The first fruit of the facilitatory effort was the conclusion of a tri-partite Ceasefire Agreement which has survived for 15 months despite many infringements by both sides. Unhappily these infringements are escalating in seriousness as time passes and the limits of the facilitator's effectiveness without any armed force to enforce their findings and recommendations becomes ever more evident. In both Bosnia and Kosovo the international community has backed up its intervention with well armed military forces to enforce its decisions in the interests of maintaining peace.

The international community's peacemaking strategy in Sri Lanka is less intrusive than in either Bosnia or Kosovo. It is based upon the hope that the two contending parties will be able, in direct negotiations with each other with the help of the facilitator, to develop an acceptable solution - acceptable, that is, not only to the Sinhala and Tamil peoples but also to the international community in respect of its human rights concerns.

The record so far of nine months of dealings between the two sides, however, offers little hope for optimism. On the contrary, with every passing day it becomes clear that such a rapprochement is entirely beyond their capability.

The separate national constituencies that each party represents are too far apart for any rational hope for an agreement inter se. In short, the situation is Bosnian or Kosovan in an even more exacerbated form than in either of those countries.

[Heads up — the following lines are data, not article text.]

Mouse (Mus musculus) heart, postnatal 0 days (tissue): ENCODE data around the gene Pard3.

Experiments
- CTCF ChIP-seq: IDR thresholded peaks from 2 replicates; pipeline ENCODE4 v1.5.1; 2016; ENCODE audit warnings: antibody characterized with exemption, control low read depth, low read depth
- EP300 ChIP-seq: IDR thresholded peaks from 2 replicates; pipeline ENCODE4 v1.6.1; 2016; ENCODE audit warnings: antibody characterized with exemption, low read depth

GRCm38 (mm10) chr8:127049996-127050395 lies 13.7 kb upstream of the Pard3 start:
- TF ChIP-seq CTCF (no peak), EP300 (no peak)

The Declaration of the Tokyo Conference, however, calls on the two parties to reach an agreement first on a provisional administration for the North and East in which the majority of the Tamil people live and then go on to devising a federal form of government to replace the existing unitary state. The aid pledged at the Conference is conditional on the successful achievement of these objectives. This requires either a radical change of the present constitution of Sri Lanka or, more likely, its replacement by an entirely new constitution.

Neither of these is a practical possibility due to the rooted opposition to either by the incumbent President, her party the People's Alliance and the third, (and fastest growing) Sinhala extremist party, the JVP. This conditionality demonstrates vividly the international community's failure to grasp the magnitude of the abys that separates the two sides and the political paralysis that afflicts the Sinhala side.

If the international community is serious about a peaceful resolution of the Sri Lankan conflict it needs to adopt a far more interventionist approach. It needs to devise, in consultation with the two parties , a federal form of government for Sri Lanka, compel the acceptance of that form by the two sides and enforce its implementation on the ground by the presence of its own military forces under an High Representative of the international community who will be resident in Sri Lanka and will be answerable to the international community. This is the Bosnian model and it has worked for the last 8 years from 1995 to the present.

It could be said that this will be the end of Sri Lanka's independence. This is just a sterile legalistic objection.

Sri Lanka's "independence" is a myth that can no longer be allowed to stand in the way of a new chapter of life for the peoples of the island in accordance with the norms and values of international life in this century.



Mail Us Copyright 1998/2009 All Rights Reserved Home